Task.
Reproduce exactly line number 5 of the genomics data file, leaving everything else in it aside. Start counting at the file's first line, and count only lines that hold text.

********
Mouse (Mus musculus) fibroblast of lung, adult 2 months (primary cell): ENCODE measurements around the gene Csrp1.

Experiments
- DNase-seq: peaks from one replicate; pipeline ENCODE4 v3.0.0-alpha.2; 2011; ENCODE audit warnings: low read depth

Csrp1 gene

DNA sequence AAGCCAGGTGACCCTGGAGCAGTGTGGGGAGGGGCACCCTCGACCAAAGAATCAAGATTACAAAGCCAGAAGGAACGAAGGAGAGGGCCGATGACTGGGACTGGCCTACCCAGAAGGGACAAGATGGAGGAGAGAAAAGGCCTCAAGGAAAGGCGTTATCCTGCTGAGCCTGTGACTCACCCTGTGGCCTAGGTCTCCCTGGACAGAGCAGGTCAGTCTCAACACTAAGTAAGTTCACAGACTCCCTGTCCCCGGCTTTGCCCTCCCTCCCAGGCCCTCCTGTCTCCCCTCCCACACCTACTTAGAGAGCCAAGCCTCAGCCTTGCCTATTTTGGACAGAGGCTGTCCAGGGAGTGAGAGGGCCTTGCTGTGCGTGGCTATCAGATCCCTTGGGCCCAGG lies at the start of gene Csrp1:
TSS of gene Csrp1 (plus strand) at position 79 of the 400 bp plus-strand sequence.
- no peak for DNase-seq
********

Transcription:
DNA sequence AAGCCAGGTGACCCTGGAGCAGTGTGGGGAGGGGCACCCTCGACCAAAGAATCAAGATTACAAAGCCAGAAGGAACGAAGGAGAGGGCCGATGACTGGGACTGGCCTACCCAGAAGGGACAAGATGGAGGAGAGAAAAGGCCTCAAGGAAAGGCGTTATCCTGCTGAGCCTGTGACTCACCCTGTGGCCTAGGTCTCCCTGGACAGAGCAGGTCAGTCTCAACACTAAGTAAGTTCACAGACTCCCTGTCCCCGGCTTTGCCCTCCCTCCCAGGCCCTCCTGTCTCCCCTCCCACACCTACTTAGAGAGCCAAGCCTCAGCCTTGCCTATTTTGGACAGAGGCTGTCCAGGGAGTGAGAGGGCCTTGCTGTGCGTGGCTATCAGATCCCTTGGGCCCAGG lies at the start of gene Csrp1: